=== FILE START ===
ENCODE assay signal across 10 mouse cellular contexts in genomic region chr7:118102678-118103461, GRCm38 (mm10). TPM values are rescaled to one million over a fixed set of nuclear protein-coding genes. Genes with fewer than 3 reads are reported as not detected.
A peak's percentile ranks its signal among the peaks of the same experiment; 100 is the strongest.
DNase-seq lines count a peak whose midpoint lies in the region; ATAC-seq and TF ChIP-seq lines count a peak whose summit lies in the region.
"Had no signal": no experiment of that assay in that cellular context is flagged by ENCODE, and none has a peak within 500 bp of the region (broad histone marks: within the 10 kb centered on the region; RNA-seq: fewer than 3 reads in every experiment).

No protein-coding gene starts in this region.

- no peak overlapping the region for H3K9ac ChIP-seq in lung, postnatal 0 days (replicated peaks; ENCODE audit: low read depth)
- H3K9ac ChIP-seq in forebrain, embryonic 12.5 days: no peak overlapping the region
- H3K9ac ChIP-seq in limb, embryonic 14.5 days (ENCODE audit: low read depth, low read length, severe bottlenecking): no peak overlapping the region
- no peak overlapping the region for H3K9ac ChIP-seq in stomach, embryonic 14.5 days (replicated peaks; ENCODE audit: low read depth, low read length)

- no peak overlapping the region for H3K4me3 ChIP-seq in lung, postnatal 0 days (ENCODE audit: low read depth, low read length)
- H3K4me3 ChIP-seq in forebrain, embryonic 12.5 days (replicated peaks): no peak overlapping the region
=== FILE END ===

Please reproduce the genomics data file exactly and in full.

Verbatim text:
ENCODE assay signal across 10 mouse cellular contexts in genomic region chr7:118102678-118103461, GRCm38 (mm10). TPM values are rescaled to one million over a fixed set of nuclear protein-coding genes. Genes with fewer than 3 reads are reported as not detected.
A peak's percentile ranks its signal among the peaks of the same experiment; 100 is the strongest.
DNase-seq lines count a peak whose midpoint lies in the region; ATAC-seq and TF ChIP-seq lines count a peak whose summit lies in the region.
"Had no signal": no experiment of that assay in that cellular context is flagged by ENCODE, and none has a peak within 500 bp of the region (broad histone marks: within the 10 kb centered on the region; RNA-seq: fewer than 3 reads in every experiment).

No protein-coding gene starts in this region.

- no peak overlapping the region for H3K9ac ChIP-seq in lung, postnatal 0 days (replicated peaks; ENCODE audit: low read depth)
- H3K9ac ChIP-seq in forebrain, embryonic 12.5 days: no peak overlapping the region
- H3K9ac ChIP-seq in limb, embryonic 14.5 days (ENCODE audit: low read depth, low read length, severe bottlenecking): no peak overlapping the region
- no peak overlapping the region for H3K9ac ChIP-seq in stomach, embryonic 14.5 days (replicated peaks; ENCODE audit: low read depth, low read length)

- no peak overlapping the region for H3K4me3 ChIP-seq in lung, postnatal 0 days (ENCODE audit: low read depth, low read length)
- H3K4me3 ChIP-seq in forebrain, embryonic 12.5 days (replicated peaks): no peak overlapping the region